Yes

16.286

3.395-29.176

0.017

 No

42.079

35.254-48.904

Cirrhosis

 Yes

41.028

29.907-52.148

0.965

 No

39.801

31.625-47.977

TNM stage

 I-II

50.092

41.272-58.912

0.001

 III-IV

29.639

21.018-38.259

Table 3: Multivariate analysis of the effects of GTPBP4 expression and clinicopathological characteristics on overall survival in patients with hepatocellular carcinoma

Covariates

HR

95% CI

P value

GTPBP4 expression (low vs. high)

7.141

3.086-16.524

0.000

Tumor size (≤ 5 vs. >5 cm)

1.423

0.745-2.717

0.285

Cirrhosis (No vs.Yes)

2.302

0.945-5.607

0.066

TNM stage (stage I-II vs. III-IV)

1.441

0.783-2.653

0.240

Efficient silencing of GTPBP4 expression in HCC cell lines

To investigate the molecular functions of GTPBP4 in tumorigenesis of HCC, a lentivirus-mediated shRNA strategy was chosen to inhibit GTPBP4 expression in two human HCC cell lines (SMMC-7721 and HepG2). The gene silencing efficiency mediated by lentivirus was further determined using qPCR after culturing for 5 days, and it was shown that in both cell lines, GTPBP4 expression at mRNA level was inhibited significantly, with 67.5% knockdown efficiency observed in SMMC-7721 cells (Figure 3A) and 50.3% knockdown efficiency in HepG2 cells (Figure 3B). We also examined the GTPBP4 protein levels in SMMC-7721 and HepG2 cells after GTPBP4 knockdown by western blot, which were both remarkably inhibited (Figure 3C and 3D).

Efficient shRNA-mediated knockdown of GTPBP4 in HCC cell lines.

Figure 3: Efficient shRNA-mediated knockdown of GTPBP4 in HCC cell lines. Cells of HCC cell lines were infected with lentiviruses expressing shRNA targeting GTPBP4. (A) GTPBP4 mRNA level in SMMC-7721 cells was knocked down efficiently by shRNA examined by qPCR; (B) GTPBP4 mRNA level in HepG2 cells was knocked down efficiently by shRNA examined by qPCR; The relative GTPBP4 protein levels in (C) SMMC-7721 and (D) HepG2 cells transfected with a plasmid expressing either Ctrl-shRNA or GTPBP4-shRNA were verified by western blot. ***P < 0.001.

Knockdown of GTPBP4 suppressed growth and colony formation, increased G2/M phase cell cycle arrest, and promoted apoptosis in HCC cell lines

To examine the effects of GTPBP4 suppression on cancer cell proliferation, cellomics detection were conducted. As shown in Figure 4A, after shRNA lentivirus infections, proliferation clearly decreased in SMMC-7721 cells. And the cell count and its fold change also decreased in a time-dependent manner after shRNA lentivirus infections, reaching maximum inhibition on the 5th day (Figure 4B and 4C). We then conducted a tumor colony formation assay. As shown in Figure 5, the number of colonies was much lower after plating in shGTPBP4 groups compared to the shCtrl groups (P < 0.001) in two HCC cell lines. Flow cytometry (FCM) was then performed to examine the effects of suppression of GTPBP4 on cell cycle progression. The percentages of shGTPBP4 cells in the S phase of cell cycle were decreased, while the percentage in the G2/M phase was obviously increased, compared to shCtrl cells (Figure 6). This indicated that down-regulation of GTPBP4 increased cell cycle arrest at the G2/M phase. Moreover, the percentage of apoptotic cells dramatically increased after the shRNA lentivirus infection in both HCC cell lines (P < 0.001, Figure 7).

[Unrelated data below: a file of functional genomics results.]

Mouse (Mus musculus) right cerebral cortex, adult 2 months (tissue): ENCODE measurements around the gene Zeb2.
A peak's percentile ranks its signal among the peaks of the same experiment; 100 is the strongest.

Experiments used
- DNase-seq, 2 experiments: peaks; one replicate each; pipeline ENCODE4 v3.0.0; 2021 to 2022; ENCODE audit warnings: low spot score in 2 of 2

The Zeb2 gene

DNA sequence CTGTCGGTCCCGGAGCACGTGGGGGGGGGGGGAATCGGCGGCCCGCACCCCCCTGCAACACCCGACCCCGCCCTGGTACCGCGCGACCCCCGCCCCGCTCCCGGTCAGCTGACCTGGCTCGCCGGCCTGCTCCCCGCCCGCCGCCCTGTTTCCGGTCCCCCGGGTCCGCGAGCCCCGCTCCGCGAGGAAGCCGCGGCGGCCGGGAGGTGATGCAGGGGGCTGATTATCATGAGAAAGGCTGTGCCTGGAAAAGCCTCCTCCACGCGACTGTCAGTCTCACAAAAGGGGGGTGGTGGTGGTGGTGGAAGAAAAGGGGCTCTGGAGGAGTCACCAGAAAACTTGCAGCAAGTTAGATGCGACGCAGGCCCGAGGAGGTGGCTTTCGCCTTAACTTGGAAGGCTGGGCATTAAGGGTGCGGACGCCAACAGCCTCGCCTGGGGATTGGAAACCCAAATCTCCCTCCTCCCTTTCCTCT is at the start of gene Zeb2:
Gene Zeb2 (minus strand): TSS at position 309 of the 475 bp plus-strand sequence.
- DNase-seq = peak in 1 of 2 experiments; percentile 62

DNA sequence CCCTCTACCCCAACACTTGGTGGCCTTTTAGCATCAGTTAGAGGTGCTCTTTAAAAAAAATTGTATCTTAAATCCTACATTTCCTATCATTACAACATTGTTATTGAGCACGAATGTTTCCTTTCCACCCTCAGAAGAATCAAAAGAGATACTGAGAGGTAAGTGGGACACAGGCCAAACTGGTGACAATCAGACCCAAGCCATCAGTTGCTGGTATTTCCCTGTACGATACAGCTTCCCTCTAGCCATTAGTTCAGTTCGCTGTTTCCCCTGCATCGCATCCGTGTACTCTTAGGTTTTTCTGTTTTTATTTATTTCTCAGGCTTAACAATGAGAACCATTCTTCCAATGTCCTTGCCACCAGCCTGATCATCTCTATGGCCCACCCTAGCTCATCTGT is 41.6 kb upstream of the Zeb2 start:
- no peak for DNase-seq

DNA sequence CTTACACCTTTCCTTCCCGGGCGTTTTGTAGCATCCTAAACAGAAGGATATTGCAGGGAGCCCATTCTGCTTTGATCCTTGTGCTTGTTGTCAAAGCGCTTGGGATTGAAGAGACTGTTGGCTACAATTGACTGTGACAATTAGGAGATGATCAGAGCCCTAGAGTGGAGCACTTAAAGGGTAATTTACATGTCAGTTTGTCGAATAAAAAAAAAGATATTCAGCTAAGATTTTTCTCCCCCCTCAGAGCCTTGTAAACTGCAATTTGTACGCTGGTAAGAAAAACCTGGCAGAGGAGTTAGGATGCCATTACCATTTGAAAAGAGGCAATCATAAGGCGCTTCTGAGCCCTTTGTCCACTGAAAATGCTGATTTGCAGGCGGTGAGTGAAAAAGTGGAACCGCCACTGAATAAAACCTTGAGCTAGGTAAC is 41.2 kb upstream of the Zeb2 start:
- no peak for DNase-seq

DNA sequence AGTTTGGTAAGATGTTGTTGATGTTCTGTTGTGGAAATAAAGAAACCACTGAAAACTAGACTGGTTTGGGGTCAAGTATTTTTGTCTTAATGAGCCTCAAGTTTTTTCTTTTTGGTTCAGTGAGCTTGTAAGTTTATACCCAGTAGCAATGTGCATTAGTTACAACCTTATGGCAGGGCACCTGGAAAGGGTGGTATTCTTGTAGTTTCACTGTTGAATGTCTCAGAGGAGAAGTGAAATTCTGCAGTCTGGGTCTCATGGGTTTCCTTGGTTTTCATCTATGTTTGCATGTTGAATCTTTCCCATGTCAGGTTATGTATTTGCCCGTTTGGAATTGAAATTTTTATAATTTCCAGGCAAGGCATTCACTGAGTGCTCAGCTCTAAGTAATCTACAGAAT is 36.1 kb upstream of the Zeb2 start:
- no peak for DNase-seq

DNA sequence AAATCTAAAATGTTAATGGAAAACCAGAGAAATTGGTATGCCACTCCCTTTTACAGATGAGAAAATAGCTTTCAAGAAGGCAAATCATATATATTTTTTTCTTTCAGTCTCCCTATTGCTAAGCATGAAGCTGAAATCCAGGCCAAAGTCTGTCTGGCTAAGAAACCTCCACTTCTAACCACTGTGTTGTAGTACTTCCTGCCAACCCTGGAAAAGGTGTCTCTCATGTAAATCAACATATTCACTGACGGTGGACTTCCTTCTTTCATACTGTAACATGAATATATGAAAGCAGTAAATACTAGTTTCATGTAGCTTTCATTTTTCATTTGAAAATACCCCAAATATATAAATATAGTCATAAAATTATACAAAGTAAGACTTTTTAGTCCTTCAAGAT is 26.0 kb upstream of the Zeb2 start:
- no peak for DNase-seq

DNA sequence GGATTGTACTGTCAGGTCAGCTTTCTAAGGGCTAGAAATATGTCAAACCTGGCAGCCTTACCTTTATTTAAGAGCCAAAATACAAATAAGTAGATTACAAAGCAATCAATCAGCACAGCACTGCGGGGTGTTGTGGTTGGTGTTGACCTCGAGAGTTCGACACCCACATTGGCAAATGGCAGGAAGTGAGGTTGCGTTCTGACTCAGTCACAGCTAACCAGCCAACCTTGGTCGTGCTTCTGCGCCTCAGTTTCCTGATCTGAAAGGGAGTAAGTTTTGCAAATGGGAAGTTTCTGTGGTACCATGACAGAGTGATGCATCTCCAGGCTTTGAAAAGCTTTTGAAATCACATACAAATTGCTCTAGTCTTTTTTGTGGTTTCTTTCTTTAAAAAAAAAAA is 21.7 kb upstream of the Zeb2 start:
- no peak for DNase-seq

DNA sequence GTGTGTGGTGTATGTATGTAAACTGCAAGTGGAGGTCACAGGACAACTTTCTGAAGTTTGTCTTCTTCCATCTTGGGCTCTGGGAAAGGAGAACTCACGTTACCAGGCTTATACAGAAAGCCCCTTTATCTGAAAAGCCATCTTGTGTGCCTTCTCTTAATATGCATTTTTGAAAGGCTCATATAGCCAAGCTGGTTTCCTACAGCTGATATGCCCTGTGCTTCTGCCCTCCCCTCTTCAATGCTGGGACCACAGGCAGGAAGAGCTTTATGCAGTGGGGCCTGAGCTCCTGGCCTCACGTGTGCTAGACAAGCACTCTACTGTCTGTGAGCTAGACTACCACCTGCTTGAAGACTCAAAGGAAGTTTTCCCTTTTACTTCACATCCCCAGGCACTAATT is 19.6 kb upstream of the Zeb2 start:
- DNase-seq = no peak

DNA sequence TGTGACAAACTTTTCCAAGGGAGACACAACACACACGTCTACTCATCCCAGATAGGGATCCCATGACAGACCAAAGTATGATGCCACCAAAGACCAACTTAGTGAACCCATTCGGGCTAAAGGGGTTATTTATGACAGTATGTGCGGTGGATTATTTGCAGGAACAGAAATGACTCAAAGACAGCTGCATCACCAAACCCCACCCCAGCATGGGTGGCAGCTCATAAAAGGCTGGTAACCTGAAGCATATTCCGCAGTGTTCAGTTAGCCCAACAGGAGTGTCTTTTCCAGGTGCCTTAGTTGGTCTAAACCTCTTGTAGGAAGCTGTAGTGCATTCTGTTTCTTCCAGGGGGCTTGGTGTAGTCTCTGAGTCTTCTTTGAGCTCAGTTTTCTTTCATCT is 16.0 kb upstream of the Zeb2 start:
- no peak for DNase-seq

Knockdown of GTPBP4 suppressed cell proliferation in SMMC-7721.

Figure 4: Knockdown of GTPBP4 suppressed cell proliferation in SMMC-7721. (A) Cell growth was detected by multiparametric high-content screening (HCS) every day for five days after lentivirus infection (bar =200 um); (B) cell numbers of SMMC-7721 were quantified by cellomics detection every day and the cell proliferation rate was analyzed; (C) fold changes of cell proliferation were also calculated between two groups. shCtrl: cells infected with non-targeting shRNA lentivirus; shGTPBP4: cells infected with GTPBP4-targeting shRNA lentivirus. Data were presented as means ± SD, ***P <0.001.

Knockdown of GTPBP4 reduced tumor colony formation in SMMC-7721 and HepG2.

Figure 5: Knockdown of GTPBP4 reduced tumor colony formation in SMMC-7721 and HepG2. The tumor colony formation assay showed that knockdown of GTPBP4 reduced tumor colony formation both in (A) SMMC-7721 and (B) HepG2. Data were presented as means ± SD, ***P <0.001.

Knockdown of GTPBP4 induced cell cycle arrest in SMMC-7721 and HepG2.

Figure 6: Knockdown of GTPBP4 induced cell cycle arrest in SMMC-7721 and HepG2. The percentages of cells in the G0/G1, S, G2/M phases were examined by FCM. G0/G1 and S phase populations decreased while the G2/M phase population increased in (A) SMMC-7721 and (B) HepG2 cells. Data were presented as means ± SD, *P <0.05, **P <0.01.

Knockdown of GTPBP4 increased cell apoptosis in SMMC-7721 and HepG2.

Figure 7: Knockdown of GTPBP4 increased cell apoptosis in SMMC-7721 and HepG2. Annexin V staining was measured by FCM to evaluate cell apoptosis. The percentage of apoptosis both in (A) SMMC-7721 and (B) HepG2 increased remarkably after GTPBP4 knockdown. Data were presented as means ± SD, ***P <0.001.

Suppression of GTPBP4 attenuated tumor formation and growth of HCC in vivo

SMMC-7721 cells infected with lentiviruses expressing either control non-target shRNA or GTPBP4-shRNA were used and injected subcutaneously into nude mice (Supplementary Figure 2), and then the tumor volume and weight were examined. As shown in Figure 5A, the tumor size was significantly smaller in nude mice injected with cells infected with lentiviruses expressing GTPBP4-shRNA than that in the control group. The tumor volume was smaller in nude mice injected with GTPBP4-shRNA cells at all 7 time points (Figure 8B), and the tumor weight was also substantially lower in nude mice injected with GTPBP4-shRNA cells than that in the control group (Figure 8C).